Inflation is already undermining living standards across Asia with world food prices at record highs since December last year, according to the FAO of the U.N. In India, home to more than a third of the world's 150 million malnourished children under 5, food inflation hovers around 10 percent stubbornly. Is it not a criminal neglect on the part of the government to allow wastage of such magnitude when poverty is an omnipotent phenomenon? When will it dawn on the government that just reducing the waste could make a significant dent  in bringing down food inflation and making food more affordable to the vulnerable segment of the population? Visit any vegetable market in India and one cannot escape the heaps of rotten vegetables accumulating side by side with vendors selling salable commodities! Imagine the frustration faced by an average consumer when exorbitant prices are charged by the vendors who factor the cost of the wastage into the price charged to the consumer! How can the food inflation be controlled in this country under such a condition? The economists and the financial pundits seem to be barking at the wrong tree when the inflation is sought to be moderated through Reserve Bank by increasing the banking rates across the board, forgetting that the price distortion is purely a supply-demand distortion with too many people chasing too little food available in the market.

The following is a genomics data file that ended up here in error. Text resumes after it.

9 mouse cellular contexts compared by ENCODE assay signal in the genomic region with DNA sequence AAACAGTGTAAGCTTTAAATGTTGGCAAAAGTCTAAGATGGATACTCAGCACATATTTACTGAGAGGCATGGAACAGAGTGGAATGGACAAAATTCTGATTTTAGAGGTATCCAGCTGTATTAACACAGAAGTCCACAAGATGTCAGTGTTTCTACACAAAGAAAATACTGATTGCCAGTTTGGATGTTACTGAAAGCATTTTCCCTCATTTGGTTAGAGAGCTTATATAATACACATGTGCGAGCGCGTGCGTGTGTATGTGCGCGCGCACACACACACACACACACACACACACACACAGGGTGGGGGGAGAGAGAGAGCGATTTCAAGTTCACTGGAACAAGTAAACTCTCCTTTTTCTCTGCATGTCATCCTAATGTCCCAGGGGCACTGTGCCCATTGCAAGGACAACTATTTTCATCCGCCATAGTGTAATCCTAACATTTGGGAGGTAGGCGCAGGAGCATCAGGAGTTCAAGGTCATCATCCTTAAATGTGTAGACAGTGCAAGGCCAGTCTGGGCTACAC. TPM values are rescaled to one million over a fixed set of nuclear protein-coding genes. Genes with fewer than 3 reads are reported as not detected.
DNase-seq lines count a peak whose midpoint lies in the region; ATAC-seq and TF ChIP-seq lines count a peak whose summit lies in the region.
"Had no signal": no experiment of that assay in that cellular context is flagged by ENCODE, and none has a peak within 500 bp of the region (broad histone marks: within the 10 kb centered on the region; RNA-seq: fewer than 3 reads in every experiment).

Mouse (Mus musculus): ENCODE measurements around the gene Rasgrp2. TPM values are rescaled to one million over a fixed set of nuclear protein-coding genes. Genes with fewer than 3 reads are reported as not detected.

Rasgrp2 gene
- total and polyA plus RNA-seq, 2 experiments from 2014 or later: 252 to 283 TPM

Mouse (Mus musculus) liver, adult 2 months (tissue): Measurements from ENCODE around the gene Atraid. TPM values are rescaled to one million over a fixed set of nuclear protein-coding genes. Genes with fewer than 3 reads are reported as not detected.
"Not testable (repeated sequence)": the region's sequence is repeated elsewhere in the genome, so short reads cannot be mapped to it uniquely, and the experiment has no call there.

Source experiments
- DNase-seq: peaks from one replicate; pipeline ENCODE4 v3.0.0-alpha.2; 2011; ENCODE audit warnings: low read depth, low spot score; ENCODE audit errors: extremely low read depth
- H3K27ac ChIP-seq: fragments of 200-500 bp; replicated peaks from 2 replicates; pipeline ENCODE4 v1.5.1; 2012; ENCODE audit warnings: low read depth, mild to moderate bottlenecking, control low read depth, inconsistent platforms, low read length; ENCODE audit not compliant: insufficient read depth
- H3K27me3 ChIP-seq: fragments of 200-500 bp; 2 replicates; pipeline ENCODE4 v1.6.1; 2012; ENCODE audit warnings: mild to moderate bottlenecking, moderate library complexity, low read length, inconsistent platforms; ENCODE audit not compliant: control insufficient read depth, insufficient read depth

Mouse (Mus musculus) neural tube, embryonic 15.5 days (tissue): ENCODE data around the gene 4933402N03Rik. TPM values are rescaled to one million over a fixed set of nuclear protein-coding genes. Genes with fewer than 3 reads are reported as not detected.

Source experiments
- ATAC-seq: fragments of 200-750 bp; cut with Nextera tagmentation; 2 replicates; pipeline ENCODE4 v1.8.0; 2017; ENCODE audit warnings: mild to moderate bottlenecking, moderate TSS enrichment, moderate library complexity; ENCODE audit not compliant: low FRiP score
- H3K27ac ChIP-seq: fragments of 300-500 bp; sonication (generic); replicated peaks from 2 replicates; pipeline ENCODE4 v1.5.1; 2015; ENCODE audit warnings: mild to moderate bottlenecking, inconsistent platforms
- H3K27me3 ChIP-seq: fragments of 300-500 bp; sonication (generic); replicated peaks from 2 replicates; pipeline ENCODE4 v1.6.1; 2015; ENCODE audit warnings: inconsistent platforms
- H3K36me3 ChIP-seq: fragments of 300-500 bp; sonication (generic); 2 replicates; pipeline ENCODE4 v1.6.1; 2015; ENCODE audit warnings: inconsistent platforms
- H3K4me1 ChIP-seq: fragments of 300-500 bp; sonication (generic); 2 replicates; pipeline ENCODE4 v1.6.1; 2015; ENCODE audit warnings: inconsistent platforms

it is not that sporadic efforts are not made to address the sad situation prevailing in the country by successive governments at Delhi. Recall the efforts made by the NDDB in early eighties, under direction from the government in power at that time, to organize fruit and vegetable industry under the cooperative mode, similar to milk. However while NDDB had achieved sterling success with milk, it could not boast of similar success in either the edible oil sector or horticulture produce sector. Why it has failed is a story that is not well known. Could it be because of the obsession of the government with cereal grains ignoring the fresh produce industry? In spite of the recent pompous announcement of a Horticulture Mission by the government of India to augment production of these commodities, nothing precious has happened at the ground level. One is familiar with the fate of similar Missions in the past on Pulses and edible oils and even to day the country is still dependent imports to bridge their demand-supply gap!